On the first Sunday of Lent, Pastor Lewis reached out for something she expected to find on her bedside table, but it wasn’t there. Waking more fully, she reminded herself that her family had made a commitment for the season together. All their phones were plugged in to a charging station in the kitchen, the key to a mutual promise to hold off on checking email, responding to messages, or getting sucked down the rabbit hole of YouTube videos in the hour or two between arising and leaving for work, school, or in this case, church. This was the fourth day of their practice, and despite forgetting overnight she could already measure the ways they were making space and time holy together.
Mark's Gospel devotes three verses to Jesus’ baptism and a mere two for the story of Jesus’ forty-day sojourn in the wilderness, in which Satan, wild animals, and angels get equal time. Blink, or check Facebook, and you might miss the whole story. By verse 15 of the Gospel, Jesus’ work has begun: “Now is the time! Here comes God’s kingdom! Change your hearts and lives, and trust this good news!” (CEB).
Jesus is talking about himself. He is God, and God’s kingdom is walking into our midst in his person.
“Change your hearts and lives” has to mean more than a fast we can manage for up to forty days, minus Sundays; but it is a start. What is getting in the way of your relationship with God? Is it something from which you can choose to fast, beginning today? Small, measurable steps will support a changed heart and a changed life.
Holy One, when we are tempted to think that following you is only two verses’ or forty days’ worth of commitment, help us to hear your voice in a new way, to change our hearts and lives, and to trust this good news. Amen.
The season of Lent is now upon us, a time of inward examination that begins on Ash Wednesday. We search ourselves and ask God to search us, so that we can follow God more completely. This examination, however, can become a cause for despair if we do not approach it with God’s everlasting mercy and faithfulness in mind. Although the Flood was a result of judgment, God also saved the faithful and established a covenant with them. The psalmist seeks to learn God’s ways, all the while realizing that he has fallen short and must rely on God’s grace. For Christians, baptism functions as a symbol of salvation and a reminder of God’s covenant faithfulness—not because the water is holy but because God is holy and merciful.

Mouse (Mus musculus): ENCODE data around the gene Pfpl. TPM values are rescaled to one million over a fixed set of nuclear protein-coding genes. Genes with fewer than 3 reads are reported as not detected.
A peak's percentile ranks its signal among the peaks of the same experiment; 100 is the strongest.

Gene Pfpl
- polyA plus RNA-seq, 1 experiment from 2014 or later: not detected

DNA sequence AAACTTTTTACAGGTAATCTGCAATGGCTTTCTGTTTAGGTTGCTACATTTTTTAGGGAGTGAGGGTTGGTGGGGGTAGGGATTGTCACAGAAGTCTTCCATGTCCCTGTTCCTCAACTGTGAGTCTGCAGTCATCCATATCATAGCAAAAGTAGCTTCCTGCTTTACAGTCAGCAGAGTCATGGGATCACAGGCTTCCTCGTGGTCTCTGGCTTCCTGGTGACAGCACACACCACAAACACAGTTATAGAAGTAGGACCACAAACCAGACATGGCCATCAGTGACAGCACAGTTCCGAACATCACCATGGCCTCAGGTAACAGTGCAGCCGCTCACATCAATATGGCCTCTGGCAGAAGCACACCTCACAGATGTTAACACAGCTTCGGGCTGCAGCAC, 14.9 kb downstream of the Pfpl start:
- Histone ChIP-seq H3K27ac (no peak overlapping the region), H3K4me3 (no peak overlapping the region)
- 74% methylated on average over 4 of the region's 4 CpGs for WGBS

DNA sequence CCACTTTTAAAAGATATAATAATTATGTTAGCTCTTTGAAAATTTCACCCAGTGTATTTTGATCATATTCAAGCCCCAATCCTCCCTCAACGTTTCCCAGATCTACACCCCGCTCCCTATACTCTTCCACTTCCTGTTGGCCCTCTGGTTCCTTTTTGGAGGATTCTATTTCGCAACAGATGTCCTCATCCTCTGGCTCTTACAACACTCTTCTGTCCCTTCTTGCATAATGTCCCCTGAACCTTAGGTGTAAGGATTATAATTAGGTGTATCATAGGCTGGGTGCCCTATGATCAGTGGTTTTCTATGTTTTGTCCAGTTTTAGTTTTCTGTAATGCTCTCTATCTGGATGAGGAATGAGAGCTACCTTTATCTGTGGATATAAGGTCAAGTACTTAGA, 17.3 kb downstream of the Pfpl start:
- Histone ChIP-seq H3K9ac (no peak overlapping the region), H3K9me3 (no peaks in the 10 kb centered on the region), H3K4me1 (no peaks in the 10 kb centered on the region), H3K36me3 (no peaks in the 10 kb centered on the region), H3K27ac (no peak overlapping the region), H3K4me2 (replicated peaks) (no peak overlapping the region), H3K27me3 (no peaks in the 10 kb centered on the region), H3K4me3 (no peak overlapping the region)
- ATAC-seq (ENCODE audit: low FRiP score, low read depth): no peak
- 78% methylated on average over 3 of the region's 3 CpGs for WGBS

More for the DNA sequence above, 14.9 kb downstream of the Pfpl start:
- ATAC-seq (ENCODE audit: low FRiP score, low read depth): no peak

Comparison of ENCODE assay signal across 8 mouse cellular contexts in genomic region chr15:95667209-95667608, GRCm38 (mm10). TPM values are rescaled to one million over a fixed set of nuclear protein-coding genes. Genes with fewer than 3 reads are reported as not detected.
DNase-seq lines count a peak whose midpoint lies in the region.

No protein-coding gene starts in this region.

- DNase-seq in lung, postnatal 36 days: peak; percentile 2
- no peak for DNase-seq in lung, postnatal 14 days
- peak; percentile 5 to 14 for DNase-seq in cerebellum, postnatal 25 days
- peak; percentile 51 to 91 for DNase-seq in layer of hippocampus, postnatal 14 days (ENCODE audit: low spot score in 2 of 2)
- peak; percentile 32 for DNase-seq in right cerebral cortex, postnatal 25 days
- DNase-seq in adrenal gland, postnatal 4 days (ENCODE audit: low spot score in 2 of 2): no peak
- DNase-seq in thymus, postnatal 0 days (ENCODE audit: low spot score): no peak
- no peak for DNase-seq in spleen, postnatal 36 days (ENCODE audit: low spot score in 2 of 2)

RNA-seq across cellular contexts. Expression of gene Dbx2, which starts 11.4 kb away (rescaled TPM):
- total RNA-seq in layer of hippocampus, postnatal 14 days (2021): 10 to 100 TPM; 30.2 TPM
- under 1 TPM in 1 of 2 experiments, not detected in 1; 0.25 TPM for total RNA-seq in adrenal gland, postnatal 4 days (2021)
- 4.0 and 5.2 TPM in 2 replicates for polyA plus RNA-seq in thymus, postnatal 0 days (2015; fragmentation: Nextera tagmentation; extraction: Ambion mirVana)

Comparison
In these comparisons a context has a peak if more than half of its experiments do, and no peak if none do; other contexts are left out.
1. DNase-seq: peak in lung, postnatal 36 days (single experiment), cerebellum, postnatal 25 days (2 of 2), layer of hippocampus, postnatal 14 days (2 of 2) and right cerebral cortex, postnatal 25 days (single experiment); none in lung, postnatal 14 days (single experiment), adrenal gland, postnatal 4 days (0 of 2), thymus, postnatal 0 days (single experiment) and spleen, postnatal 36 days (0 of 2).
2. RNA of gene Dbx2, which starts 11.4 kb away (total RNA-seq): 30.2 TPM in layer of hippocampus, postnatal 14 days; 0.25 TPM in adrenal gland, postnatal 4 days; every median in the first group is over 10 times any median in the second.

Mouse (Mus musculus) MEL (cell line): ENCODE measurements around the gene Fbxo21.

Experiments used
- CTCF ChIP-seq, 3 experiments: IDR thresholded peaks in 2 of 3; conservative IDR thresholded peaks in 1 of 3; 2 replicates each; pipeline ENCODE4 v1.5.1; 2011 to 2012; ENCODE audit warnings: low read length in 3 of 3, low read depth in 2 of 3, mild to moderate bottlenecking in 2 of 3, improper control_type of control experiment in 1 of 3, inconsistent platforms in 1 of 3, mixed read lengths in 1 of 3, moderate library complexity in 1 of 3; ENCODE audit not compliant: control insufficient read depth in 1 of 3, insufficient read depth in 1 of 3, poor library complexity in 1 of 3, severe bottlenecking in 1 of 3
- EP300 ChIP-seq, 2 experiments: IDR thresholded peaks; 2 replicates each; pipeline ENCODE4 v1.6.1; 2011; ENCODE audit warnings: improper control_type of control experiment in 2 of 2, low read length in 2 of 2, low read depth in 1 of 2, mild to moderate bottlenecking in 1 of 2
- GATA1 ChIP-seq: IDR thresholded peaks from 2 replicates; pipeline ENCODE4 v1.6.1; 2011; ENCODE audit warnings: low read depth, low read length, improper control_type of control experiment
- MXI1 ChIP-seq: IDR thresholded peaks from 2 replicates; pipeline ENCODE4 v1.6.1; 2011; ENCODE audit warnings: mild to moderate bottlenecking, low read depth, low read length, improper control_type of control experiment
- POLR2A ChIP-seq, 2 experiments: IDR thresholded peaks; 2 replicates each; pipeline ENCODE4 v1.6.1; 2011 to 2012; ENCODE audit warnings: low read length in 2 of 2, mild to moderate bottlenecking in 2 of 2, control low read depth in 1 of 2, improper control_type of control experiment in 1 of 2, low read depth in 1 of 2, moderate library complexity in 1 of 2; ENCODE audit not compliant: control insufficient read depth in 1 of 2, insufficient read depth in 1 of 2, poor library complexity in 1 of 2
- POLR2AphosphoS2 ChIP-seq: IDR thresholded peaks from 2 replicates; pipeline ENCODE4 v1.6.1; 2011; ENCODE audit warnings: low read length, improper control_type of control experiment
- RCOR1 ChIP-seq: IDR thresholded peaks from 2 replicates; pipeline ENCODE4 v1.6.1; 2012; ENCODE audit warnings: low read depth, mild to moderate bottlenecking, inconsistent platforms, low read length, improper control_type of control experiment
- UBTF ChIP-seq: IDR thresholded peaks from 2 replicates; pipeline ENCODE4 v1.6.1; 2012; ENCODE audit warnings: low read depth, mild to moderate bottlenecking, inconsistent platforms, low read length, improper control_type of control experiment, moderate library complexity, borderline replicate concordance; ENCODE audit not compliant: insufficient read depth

Read Genesis 9:8-17. When have you, after a season of loss, experienced new life? What was the sign of that new life?
Read Psalm 25:1-10. How are you experiencing God’s steadfast love and faithfulness in your life? How do you offer thanks?
Read 1 Peter 3:18-22. When have you sacrificed something for the sake of someone else?
Read Mark 1:9-15. Recall a “wilderness” experience in your own life. What helped you to move through that experience? What were the spiritual gifts of that experience?
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